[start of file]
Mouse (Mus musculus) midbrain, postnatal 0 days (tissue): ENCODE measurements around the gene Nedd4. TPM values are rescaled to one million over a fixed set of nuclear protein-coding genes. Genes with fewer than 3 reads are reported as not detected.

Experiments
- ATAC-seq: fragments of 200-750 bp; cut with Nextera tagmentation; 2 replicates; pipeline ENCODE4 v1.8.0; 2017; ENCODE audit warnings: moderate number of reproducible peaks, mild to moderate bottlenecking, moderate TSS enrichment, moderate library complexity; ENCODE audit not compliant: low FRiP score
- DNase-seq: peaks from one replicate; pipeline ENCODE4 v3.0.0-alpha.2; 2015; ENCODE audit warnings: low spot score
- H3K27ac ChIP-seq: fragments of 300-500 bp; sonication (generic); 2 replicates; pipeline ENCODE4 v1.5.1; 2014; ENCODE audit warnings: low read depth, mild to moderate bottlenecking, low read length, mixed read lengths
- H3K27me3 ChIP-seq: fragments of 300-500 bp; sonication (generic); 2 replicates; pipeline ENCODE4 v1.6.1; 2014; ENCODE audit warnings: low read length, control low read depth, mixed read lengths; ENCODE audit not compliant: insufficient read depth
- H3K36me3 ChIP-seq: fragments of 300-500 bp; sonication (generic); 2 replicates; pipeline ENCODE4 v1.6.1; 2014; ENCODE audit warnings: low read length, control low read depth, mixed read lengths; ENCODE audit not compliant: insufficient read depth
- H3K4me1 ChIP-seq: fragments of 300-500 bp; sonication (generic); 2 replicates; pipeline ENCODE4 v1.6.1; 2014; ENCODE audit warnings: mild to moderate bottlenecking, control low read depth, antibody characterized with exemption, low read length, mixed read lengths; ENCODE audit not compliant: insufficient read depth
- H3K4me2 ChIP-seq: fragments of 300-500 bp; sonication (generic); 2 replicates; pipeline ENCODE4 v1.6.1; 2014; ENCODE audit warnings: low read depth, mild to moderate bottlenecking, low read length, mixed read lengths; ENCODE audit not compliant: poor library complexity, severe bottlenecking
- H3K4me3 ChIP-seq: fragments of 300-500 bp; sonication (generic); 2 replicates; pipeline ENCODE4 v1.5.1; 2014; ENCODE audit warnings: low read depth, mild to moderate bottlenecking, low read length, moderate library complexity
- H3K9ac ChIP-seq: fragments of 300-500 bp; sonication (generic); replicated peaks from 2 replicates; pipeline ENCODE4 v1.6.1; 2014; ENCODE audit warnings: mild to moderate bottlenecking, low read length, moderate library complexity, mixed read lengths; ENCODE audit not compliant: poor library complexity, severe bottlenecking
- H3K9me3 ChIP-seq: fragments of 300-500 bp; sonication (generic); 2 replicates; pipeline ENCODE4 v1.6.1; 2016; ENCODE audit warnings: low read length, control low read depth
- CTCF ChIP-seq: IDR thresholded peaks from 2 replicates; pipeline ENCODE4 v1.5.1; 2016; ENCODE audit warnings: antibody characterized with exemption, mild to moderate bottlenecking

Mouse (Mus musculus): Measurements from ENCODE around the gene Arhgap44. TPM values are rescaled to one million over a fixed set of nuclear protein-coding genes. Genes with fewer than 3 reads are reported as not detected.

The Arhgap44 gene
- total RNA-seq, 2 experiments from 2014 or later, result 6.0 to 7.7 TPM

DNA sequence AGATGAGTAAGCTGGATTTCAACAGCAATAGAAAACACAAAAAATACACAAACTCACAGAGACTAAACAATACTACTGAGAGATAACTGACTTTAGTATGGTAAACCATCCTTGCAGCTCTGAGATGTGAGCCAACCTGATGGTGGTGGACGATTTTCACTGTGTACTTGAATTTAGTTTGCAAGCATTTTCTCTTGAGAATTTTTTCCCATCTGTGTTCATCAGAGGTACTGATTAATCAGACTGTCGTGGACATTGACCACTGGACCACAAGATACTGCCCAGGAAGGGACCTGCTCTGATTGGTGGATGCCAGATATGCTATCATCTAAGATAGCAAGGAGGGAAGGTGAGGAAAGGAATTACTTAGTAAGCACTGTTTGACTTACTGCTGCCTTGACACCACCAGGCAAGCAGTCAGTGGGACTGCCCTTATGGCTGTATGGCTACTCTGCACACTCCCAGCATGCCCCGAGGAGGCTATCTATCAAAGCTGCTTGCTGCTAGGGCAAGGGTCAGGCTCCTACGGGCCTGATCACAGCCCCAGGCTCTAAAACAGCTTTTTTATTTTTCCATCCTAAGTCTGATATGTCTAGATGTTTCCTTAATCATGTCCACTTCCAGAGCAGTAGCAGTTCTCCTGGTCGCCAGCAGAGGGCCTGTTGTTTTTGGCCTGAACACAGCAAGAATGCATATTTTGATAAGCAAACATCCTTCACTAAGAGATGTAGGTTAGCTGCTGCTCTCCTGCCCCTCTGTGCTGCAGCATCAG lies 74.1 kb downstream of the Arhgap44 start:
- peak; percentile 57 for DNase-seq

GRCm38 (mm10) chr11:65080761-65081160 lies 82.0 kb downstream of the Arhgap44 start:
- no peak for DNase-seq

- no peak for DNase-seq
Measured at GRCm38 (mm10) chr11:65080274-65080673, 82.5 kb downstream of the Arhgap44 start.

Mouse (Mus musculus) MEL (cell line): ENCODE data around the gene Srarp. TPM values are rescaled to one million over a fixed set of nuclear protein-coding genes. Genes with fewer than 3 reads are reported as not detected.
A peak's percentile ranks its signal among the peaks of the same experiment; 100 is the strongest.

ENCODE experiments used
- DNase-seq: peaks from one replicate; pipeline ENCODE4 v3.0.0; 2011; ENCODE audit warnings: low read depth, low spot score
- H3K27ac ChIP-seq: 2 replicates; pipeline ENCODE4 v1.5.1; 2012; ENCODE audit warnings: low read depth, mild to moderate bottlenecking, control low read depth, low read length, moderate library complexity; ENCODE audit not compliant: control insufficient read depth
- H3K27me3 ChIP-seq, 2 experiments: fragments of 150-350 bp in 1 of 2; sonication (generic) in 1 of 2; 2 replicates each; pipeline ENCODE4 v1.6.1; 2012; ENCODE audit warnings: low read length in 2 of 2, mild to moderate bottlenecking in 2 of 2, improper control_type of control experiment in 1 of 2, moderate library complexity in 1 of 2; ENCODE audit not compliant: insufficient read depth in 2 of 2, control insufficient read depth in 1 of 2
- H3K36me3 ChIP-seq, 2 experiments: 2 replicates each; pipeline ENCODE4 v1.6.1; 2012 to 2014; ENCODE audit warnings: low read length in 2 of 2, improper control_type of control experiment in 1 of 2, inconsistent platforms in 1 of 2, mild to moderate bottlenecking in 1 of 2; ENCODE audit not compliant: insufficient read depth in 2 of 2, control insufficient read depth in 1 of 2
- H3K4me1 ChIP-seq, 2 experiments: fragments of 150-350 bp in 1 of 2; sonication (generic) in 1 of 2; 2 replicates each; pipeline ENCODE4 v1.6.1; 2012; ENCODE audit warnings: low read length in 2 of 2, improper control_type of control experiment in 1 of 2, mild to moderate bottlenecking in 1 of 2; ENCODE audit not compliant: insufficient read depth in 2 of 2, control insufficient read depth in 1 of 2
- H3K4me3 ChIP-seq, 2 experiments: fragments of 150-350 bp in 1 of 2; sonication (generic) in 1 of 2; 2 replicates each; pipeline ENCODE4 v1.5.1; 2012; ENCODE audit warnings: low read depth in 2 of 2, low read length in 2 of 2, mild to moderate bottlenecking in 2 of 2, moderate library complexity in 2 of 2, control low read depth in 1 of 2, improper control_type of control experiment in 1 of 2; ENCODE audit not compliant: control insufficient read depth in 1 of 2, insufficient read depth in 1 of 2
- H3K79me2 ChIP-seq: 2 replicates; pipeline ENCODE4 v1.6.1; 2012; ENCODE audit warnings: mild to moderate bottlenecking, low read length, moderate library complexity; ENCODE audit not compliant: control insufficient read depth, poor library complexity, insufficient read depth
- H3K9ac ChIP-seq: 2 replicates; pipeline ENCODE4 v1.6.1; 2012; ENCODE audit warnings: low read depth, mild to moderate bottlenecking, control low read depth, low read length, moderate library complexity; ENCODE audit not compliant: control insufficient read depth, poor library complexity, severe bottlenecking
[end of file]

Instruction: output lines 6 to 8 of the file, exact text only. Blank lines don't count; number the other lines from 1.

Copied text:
- H3K27me3 ChIP-seq: fragments of 300-500 bp; sonication (generic); 2 replicates; pipeline ENCODE4 v1.6.1; 2014; ENCODE audit warnings: low read length, control low read depth, mixed read lengths; ENCODE audit not compliant: insufficient read depth
- H3K36me3 ChIP-seq: fragments of 300-500 bp; sonication (generic); 2 replicates; pipeline ENCODE4 v1.6.1; 2014; ENCODE audit warnings: low read length, control low read depth, mixed read lengths; ENCODE audit not compliant: insufficient read depth
- H3K4me1 ChIP-seq: fragments of 300-500 bp; sonication (generic); 2 replicates; pipeline ENCODE4 v1.6.1; 2014; ENCODE audit warnings: mild to moderate bottlenecking, control low read depth, antibody characterized with exemption, low read length, mixed read lengths; ENCODE audit not compliant: insufficient read depth